"(4/27/21) By the time Todd Miller spotted him, Juan Carlos had been wandering alone in a remote border region for days. Parched, hungry and disoriented, he approached Todd and asked him for a ride. While his instinct was to oblige, he hesitated; aiding an unauthorized person’s entrance into the US is a federal crime. Todd has been reporting from international border zones for over 25 years. In his new book Build Bridges, Not Walls: A Journey to a World Without Borders, he invites readers to join him on a journey that begins with the most basic of questions—what happens to our collective humanity when the impulse to help one another is criminalized? Join us for a discussion of abolishing international dividing lines in this installment of Leonard Lopate at Large on WBAI." Listen here!
“Todd Miller has been reporting from international border zones for over twenty-five years. In Build Bridges, Not Walls, he invites readers to join him on a journey that begins with the most basic of questions: What happens to our collective humanity when the impulse to help one another is criminalized? A series of encounters—with climate refugees, members of indigenous communities, border authorities, scholars, visionaries, and the shape-shifting imagination of his four-year-old son—provokes reflections on the ways in which nation-states create the very problems that drive immigration, and how the abolition of borders could make the world a more sustainable, habitable place for all. Is it possible to create a borderless world? How could it emerge, and how might it be better equipped to solve the global emergencies threatening our collective survival? Build Bridges, Not Walls is an inspiring, impassioned call to envision—and work toward—a bold new reality.”
“Drones, walls, extreme surveillance, racism, and tension are some of the things you will experience when near the US-Mexico border. How have border walls become the solution to a crisis that isn’t really a crisis but a human-made US policy problem that must be fixed?
Today, we speak with author and independent journalist Todd Miller, who recently published a book called “Build bridges, not walls: A journey to a world without borders.” With over a decade of research, conversations, and visits to many border walls around the world, Todd Miller explains the impacts of a border mentality and how we can create the conditions for a world without borders.”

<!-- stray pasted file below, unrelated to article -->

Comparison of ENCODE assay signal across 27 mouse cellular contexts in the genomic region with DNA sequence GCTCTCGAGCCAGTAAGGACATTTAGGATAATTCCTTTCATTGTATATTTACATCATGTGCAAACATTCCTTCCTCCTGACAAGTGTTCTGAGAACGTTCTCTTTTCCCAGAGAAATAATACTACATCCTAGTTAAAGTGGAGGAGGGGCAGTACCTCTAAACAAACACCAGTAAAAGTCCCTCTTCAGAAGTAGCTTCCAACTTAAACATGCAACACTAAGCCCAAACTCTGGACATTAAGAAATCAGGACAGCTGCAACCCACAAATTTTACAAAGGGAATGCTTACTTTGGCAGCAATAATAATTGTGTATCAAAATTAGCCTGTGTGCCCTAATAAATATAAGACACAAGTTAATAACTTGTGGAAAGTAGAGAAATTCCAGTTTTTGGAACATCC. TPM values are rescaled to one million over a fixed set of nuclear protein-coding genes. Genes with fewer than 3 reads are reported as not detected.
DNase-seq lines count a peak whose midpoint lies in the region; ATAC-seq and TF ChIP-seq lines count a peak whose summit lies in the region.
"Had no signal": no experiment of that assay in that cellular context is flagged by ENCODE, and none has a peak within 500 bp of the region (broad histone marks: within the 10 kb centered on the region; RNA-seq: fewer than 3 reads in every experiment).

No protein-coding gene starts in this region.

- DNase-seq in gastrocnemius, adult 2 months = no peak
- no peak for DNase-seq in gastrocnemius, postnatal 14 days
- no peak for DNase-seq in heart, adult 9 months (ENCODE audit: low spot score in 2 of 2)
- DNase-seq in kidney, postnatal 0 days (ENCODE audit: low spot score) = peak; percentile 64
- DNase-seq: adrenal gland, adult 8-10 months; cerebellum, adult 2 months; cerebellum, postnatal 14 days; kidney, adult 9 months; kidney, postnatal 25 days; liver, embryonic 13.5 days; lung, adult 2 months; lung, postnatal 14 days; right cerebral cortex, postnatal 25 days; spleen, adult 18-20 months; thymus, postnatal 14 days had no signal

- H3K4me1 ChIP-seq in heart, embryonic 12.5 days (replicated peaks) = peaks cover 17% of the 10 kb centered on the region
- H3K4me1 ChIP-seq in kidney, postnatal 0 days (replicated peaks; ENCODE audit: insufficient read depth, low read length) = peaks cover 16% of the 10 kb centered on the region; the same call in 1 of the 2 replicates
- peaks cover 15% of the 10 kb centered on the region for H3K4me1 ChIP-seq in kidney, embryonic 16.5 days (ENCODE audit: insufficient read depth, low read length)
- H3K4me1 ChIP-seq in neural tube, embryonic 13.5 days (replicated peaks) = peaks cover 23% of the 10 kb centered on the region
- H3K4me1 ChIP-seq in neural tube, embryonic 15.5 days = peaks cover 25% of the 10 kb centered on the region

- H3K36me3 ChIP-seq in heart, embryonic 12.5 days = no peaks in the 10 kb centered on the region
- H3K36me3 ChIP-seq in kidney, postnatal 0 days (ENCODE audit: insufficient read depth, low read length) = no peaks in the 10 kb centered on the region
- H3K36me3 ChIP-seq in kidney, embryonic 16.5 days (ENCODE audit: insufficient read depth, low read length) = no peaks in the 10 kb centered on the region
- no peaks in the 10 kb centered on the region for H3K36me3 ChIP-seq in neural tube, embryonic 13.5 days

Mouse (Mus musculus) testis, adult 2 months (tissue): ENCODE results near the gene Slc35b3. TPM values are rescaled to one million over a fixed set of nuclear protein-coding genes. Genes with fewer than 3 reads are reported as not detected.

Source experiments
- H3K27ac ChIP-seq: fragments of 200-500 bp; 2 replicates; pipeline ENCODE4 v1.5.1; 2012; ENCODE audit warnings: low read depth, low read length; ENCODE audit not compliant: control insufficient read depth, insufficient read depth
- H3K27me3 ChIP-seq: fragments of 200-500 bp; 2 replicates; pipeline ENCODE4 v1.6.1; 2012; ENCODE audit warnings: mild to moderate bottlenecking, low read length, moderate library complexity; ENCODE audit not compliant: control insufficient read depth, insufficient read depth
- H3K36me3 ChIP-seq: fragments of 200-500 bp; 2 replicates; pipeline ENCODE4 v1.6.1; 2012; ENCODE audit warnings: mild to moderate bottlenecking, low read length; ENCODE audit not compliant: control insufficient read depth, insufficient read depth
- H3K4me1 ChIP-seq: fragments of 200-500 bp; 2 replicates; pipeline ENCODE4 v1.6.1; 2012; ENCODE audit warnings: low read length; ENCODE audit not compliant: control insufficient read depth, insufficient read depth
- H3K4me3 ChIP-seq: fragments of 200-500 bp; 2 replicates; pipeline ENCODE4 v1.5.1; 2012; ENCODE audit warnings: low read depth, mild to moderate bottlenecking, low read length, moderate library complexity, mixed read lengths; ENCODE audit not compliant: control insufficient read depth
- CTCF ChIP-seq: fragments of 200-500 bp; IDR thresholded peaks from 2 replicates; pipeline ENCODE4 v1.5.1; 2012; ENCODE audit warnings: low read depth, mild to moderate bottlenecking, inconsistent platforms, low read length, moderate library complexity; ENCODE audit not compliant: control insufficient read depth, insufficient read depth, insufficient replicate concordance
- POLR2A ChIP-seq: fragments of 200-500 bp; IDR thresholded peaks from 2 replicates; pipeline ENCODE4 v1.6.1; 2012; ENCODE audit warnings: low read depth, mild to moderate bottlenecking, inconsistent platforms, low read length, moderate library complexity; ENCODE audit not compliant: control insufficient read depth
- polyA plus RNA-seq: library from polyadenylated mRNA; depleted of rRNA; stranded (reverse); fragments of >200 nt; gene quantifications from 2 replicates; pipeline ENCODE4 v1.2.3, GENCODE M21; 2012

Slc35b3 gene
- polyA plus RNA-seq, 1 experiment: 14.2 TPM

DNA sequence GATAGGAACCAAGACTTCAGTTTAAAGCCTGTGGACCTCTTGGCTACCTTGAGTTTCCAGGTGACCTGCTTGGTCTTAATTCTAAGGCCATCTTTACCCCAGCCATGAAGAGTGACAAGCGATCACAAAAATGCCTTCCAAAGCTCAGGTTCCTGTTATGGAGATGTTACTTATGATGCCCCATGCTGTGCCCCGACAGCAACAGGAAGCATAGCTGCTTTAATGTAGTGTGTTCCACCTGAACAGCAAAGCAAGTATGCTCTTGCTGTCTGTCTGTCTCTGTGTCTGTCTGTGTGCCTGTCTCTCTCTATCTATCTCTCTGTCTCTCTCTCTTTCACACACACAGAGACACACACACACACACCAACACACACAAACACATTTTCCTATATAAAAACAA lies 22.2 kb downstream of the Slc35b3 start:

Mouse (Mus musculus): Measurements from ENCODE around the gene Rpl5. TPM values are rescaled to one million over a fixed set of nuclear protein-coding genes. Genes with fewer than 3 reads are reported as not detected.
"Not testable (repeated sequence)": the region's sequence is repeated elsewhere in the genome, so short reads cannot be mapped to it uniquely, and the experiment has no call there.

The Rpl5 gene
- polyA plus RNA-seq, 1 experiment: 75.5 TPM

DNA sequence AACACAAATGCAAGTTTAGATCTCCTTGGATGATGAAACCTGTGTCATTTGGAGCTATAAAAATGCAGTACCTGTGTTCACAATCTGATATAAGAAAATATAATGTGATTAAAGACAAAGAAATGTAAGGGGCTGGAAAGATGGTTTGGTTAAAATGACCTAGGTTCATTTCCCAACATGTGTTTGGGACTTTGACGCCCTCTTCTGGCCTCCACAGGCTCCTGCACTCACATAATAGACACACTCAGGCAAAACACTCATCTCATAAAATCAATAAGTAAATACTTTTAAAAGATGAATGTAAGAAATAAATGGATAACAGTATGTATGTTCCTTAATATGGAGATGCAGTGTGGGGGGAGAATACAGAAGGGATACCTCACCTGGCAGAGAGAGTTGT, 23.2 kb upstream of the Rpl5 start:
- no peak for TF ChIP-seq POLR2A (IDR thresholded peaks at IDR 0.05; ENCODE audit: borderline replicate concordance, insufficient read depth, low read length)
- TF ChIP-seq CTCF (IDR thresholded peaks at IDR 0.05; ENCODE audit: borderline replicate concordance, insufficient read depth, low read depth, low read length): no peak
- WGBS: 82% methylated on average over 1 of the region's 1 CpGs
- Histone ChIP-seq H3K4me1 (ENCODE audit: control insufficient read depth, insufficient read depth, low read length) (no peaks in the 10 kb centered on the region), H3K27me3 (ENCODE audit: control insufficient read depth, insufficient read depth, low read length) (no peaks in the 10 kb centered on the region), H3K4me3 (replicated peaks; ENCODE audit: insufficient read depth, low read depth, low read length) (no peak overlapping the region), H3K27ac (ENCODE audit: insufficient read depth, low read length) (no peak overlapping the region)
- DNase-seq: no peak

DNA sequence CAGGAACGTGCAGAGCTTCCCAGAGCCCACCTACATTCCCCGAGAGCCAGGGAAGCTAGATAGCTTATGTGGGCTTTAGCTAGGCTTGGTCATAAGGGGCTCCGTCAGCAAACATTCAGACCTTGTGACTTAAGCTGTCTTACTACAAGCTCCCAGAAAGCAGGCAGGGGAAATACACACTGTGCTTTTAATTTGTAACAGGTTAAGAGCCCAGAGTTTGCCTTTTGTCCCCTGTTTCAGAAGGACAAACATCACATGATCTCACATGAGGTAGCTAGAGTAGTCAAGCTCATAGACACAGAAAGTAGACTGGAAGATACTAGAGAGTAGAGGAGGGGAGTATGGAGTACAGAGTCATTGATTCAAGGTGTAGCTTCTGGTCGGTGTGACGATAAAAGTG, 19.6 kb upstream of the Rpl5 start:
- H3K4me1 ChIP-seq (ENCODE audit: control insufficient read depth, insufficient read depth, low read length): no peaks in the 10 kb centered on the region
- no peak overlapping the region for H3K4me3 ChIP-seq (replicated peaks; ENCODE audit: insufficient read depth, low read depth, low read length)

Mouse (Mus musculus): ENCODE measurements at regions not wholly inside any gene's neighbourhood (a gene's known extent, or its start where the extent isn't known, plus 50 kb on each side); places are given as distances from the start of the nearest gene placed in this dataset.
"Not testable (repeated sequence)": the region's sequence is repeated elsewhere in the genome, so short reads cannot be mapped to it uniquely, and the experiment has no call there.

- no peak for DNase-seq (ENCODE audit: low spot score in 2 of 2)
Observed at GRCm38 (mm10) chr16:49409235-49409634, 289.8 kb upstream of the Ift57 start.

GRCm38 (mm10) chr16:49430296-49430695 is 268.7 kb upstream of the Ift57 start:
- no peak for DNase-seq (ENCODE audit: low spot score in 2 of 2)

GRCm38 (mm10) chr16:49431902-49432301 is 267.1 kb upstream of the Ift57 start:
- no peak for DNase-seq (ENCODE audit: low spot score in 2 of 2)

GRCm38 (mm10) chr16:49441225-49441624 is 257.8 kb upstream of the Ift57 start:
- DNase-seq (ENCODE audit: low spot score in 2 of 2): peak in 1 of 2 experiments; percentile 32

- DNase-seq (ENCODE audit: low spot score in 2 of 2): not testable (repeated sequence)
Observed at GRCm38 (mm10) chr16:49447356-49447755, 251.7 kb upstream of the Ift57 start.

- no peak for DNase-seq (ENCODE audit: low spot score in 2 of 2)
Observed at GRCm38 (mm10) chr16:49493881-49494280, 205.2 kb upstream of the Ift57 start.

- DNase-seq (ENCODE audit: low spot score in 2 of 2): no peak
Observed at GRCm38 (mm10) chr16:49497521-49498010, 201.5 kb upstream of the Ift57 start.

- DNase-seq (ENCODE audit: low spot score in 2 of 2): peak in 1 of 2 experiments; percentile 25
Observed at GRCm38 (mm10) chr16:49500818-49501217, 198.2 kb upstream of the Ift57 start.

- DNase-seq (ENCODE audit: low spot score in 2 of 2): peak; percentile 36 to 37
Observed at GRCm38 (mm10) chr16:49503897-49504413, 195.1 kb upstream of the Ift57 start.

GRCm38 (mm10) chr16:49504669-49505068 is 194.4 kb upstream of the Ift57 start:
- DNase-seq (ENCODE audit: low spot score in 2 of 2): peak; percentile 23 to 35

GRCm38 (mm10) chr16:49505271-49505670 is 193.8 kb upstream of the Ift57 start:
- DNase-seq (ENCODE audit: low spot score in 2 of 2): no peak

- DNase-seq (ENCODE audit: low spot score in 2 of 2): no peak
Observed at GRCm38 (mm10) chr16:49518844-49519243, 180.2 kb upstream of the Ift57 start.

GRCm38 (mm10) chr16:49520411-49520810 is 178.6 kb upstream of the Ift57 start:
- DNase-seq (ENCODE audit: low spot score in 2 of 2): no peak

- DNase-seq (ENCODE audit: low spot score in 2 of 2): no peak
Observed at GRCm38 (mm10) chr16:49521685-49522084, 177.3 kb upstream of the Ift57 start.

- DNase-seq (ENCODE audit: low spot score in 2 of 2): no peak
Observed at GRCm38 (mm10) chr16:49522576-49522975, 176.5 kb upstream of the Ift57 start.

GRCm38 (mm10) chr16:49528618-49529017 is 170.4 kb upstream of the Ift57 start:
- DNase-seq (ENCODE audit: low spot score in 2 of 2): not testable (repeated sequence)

I’ll never forget Giovanni’s blistered feet as an EMT attended to him on the Mexico side of the US-Mexican border in Sasabe, a remote desert town. On the back of one foot, his skin had been rubbed away and the tender, reddish, underlying tissue exposed. One toenail had completely ripped off. Giovanni, who was from a small Guatemalan town near the Salvadorian border, had just spent days walking through the Arizona desert in the heat of July.
When I think of the “border crisis”, I think of Giovanni’s gashed feet. Stories of death and near death, of pain and immense suffering like this, happen every single day. This displacement crisis is not temporary; it is perpetual.
This is something that I’ve witnessed in my own reporting for more than two decades. The border by its very design creates crisis. This design has been developed and fortified over the span of many administrations from both political parties in the United States, and now involves the significant participation of private industry.
Read the rest here as it appeared in The Guardian.
One day in 2008, Border Patrol Agent Brendan Lenihan was working alone in southern Arizona when he received a dispatch to investigate a motion sensor that had been triggered nearby. The US borderlands with Mexico hold thousands of hidden sensors, and only Border Patrol knows where they are. Lenihan went up a narrow road into the Las Guijas Mountains, named for the 19th-century Spanish miners who searched for gold there. The closest community to him was Arivaca, Arizona, a small unincorporated town located about eleven miles north of the border.
Its population was concerned about the increasing number of people entering the town in distress or injured, or dying in the surrounding desert. When Homeland Security installed a checkpoint in 2006, people from Arivaca could not leave their community—to go to the grocery store, to go to the doctor, to go to school—on any paved road without going through a Border Patrol blockade. In a few years this imposition would cause a great deal of activism, including protests at the checkpoints themselves, and a petition signed by more than half of Arivaca’s 600 people demanding the blockades’ removal.
Lenihan’s green-striped truck scraped against mesquite branches as he drove up the narrowing trail between large rock faces. As he pushed farther in, he didn’t know what to expect. Sometimes the sensors expose people attempting to cross the border, other times they reveal stray cattle. The trail came to an end by an abandoned mine shaft close to the top of the ridgeline. With nowhere left to drive, Lenihan parked and got out of his car. He paused to survey the sweeping view of the San Luis Mountains, the Altar Valley, and the Buenos Aires Wildlife Refuge, home to fleet-footed pronghorns, pumas, and more than 300 species of birds. To the west was Baboquivari Mountain with its pronounced, vivid peak—the region where I met Juan Carlos. Agent Lenihan told me it was a “beautiful spot,” as if he could have just sat there, staring out onto the borderless landscape, for the rest of his shift. He could see not only hundreds of miles, but millions of years, if you considered the lifetimes of the mountain ranges.
“Seen from space,” wrote retired astronaut Scott Joseph Kelly in 2020, following in the global-consciousness footsteps of his predecessors, “the Earth has no borders.” Among the “side effects of seeing Earth from the perspective of space, at least for me, is feeling more compassion for others.” Kelly’s words seemed to foreshadow what Brendan Lenihan was about to experience, one of the most powerful stories of empathy I’ve ever heard.
Read the rest here as published at Literary Hub.
Watch it here!